Netanyahu takes aim at graft probes ahead of Israel polls

2019-01-07 19:35
Israeli Prime Minister Benjamin Netanyahu opens the weekly cabinet meeting at the prime minister's office in Jerusalem. (Gali Tibbon, Pool via AP)

Israeli Prime Minister Benjamin Netanyahu opens the weekly cabinet meeting at the prime minister's office in Jerusalem. (Gali Tibbon, Pool via AP)

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Israeli Prime Minister Benjamin Netanyahu has in recent days taken aim at what seems to be his main opponent ahead of upcoming elections: Corruption investigations that may lead to his indictment.

In a widely criticised social media video at the weekend and elsewhere, Netanyahu has spoken out against the possibility that the attorney general will announce his decision on whether to indict him before April 9 elections.

Polls show the premier is likely to win despite the investigations hanging over him, but a move to indict him pending a hearing could shake up the campaign.

With that in mind, he has publicly urged the attorney general to postpone his announcement, leading to criticism that his comments are out of bounds.

After his video on Saturday, former supreme court justice Eliyahu Matza compared Netanyahu's rhetoric to that of a crime boss.

In the video, Netanyahu stands before a map of the Middle East, smiling as if recounting a joke, and refers to amputation as punishment in certain countries.

He says that a man who has his arm cut off following a conviction for stealing cannot get it back after winning on appeal – hinting that polls influenced by a hearing in the graft cases against him could similarly not be undone.

"You don't start a hearing before the elections if you can't conclude it before the elections," he says.

The pre-indictment hearing is a key step in Israel's judicial process.

If Attorney General Avichai Mandelblit announces his intention to indict him, Netanyahu gets a final chance to defend himself in a hearing before the charges are filed.

'Ludicrous argument'

The prime minister, facing possible indictment in three separate probes, says he has no intention of resigning if called in for such a hearing before the vote.

Netanyahu pushed for polls in April – seven months before they are due – because he would like to combat potential charges with a fresh electoral mandate, according to many analysts.

That strategy would allow Netanyahu, who denies all allegations against him, to argue that the investigations are the result of a political plot by his enemies to force him from office against voters' will.

For that reason, Netanyahu's argument that the attorney general must wait until after April 9 does not hold water, said Reuven Hazan of Hebrew University's political science department.

"It's a completely ludicrous argument because Netanyahu called the early elections in order to try to avoid a decision in the midst of an election campaign," he said.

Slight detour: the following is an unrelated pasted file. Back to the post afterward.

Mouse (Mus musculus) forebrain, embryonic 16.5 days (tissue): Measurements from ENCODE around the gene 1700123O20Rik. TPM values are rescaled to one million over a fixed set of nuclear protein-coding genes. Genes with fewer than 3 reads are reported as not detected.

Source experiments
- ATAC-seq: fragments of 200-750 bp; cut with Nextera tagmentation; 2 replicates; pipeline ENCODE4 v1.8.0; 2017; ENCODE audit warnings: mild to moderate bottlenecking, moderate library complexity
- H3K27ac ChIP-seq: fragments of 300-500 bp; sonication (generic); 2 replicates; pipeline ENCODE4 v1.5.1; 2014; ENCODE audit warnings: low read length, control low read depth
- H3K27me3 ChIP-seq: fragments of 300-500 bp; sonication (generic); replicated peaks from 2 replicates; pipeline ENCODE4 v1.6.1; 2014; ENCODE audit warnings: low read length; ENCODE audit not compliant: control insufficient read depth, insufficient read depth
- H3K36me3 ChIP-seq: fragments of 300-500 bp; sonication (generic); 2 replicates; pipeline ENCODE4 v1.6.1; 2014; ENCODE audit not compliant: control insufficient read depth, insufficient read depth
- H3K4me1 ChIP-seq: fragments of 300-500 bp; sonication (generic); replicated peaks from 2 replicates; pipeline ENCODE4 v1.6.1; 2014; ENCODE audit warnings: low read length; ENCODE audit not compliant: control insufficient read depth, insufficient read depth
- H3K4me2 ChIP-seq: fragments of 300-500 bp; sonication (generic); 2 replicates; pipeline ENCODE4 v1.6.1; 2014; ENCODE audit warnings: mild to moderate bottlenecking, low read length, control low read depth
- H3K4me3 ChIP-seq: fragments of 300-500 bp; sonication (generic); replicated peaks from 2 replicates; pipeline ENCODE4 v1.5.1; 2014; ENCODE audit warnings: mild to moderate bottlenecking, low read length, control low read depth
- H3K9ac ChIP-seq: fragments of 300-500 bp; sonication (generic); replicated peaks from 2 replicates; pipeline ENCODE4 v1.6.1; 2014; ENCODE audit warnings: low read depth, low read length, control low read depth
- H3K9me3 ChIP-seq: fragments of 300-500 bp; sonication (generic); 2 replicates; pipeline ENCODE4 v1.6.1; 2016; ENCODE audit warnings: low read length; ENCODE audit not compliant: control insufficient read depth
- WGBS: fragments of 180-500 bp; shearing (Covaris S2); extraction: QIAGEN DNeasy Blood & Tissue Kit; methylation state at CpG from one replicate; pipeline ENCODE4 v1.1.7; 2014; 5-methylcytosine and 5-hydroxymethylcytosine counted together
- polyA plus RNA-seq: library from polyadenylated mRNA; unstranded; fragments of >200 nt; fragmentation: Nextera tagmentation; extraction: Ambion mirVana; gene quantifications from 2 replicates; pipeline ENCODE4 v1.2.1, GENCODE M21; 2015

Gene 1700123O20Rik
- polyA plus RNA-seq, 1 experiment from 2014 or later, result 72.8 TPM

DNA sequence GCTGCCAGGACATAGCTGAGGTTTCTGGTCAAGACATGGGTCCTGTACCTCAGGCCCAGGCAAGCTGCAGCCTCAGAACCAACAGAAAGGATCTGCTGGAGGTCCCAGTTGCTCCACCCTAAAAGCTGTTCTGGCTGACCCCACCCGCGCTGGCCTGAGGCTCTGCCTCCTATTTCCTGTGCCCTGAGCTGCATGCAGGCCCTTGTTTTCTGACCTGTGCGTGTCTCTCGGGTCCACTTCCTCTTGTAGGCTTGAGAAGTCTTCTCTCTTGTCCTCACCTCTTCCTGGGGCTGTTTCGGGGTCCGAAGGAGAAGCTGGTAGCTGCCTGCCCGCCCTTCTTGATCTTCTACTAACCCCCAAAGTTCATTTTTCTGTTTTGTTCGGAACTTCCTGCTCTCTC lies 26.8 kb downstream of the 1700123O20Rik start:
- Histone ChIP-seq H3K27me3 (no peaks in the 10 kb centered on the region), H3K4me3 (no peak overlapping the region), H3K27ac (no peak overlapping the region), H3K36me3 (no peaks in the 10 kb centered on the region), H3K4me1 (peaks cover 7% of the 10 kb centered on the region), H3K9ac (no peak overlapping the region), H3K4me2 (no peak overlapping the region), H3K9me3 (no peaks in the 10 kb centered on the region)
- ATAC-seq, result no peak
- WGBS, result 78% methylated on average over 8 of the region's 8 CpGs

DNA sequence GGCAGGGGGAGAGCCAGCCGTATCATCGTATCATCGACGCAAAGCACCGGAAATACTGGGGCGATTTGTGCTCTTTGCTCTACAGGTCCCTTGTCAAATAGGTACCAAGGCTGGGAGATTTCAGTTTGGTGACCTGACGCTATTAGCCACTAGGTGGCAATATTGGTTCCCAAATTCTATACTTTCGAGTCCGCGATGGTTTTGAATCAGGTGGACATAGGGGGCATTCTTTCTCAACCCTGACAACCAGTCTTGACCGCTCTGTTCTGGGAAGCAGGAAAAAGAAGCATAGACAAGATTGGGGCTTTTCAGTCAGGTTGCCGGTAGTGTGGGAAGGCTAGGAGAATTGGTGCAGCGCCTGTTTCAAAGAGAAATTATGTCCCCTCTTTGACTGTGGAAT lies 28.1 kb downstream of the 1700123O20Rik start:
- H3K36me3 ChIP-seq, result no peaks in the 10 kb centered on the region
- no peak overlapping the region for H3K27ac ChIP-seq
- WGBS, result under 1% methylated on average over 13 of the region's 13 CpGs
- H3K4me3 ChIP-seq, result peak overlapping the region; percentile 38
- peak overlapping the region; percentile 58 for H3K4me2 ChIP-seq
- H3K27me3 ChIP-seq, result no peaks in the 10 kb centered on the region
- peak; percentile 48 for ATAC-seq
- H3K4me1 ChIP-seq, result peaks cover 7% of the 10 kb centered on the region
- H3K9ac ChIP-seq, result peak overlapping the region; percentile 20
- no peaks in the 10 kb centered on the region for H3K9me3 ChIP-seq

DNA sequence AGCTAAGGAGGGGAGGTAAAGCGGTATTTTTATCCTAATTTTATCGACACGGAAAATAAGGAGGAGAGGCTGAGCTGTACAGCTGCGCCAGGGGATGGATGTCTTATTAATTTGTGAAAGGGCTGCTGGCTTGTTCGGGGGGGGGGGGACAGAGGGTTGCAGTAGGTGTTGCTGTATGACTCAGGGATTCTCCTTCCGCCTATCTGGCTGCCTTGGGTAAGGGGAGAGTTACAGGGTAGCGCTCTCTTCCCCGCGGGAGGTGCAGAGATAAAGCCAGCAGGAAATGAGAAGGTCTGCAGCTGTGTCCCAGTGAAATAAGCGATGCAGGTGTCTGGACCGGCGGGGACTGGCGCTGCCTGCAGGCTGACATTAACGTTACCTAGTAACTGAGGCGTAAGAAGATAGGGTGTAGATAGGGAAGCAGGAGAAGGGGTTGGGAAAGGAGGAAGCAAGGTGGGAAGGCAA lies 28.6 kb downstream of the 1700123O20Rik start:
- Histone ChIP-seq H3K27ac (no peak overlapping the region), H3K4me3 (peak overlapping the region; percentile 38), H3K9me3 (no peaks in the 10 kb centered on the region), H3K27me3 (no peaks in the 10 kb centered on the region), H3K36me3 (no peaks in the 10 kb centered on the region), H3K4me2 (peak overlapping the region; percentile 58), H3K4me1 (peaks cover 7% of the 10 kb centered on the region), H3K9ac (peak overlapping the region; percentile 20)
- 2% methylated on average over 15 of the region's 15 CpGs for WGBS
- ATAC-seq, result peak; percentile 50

"So if Netanyahu is allowed to throw Israel into an election campaign in order to try to circumvent the attorney general, then the attorney general adhering to the legal rules of the game is not something that Netanyahu can throw back at him."

The pressure on the attorney general is immense.

He has remained largely silent, saying only that his office is working to conclude the investigations as quickly as possible.

Graffiti was recently sprayed in northern Israel calling Mandelblit a "collaborator", and his father's grave was also vandalised, though it was unclear if the incidents were connected, according to Israeli media.

'Thinks we're in Saudi'

Netanyahu's political allies have ramped up arguments in support of him, while opposition figures – and at least one minister in his current government – insist he must step down if indicted.

A prime minister is not legally required to resign if charged – only after convicted with appeals exhausted.

Winning would put Netanyahu on track to surpass founding father David Ben-Gurion as Israel's longest-serving prime minister.

Yair Lapid, head of centrist opposition party Yesh Atid, distributed his own video mocking Netanyahu.

"The prime minister of Israel thinks we're in Saudi Arabia," Lapid said, arguing he should not run if indicted.

While Netanyahu may win no matter what the attorney general decides, future coalition partners will face the choice of whether to stick with him as the case takes its course.

Netanyahu supporters may also have to reconsider if "overwhelming evidence" against the premier makes it difficult for him to remain in office, Hazan said.

"They will begin to realise that once there is an indictment and the legal process begins, if there is overwhelming evidence, then this will be the last time that he is elected," he said.

Under that scenario, Hazan said, "he's going down – the question is when and the question is will that impact their vote now knowing that they're not getting another full tenure with Netanyahu at the helm".

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Read more on:    benjamin netanyahu  |  israel
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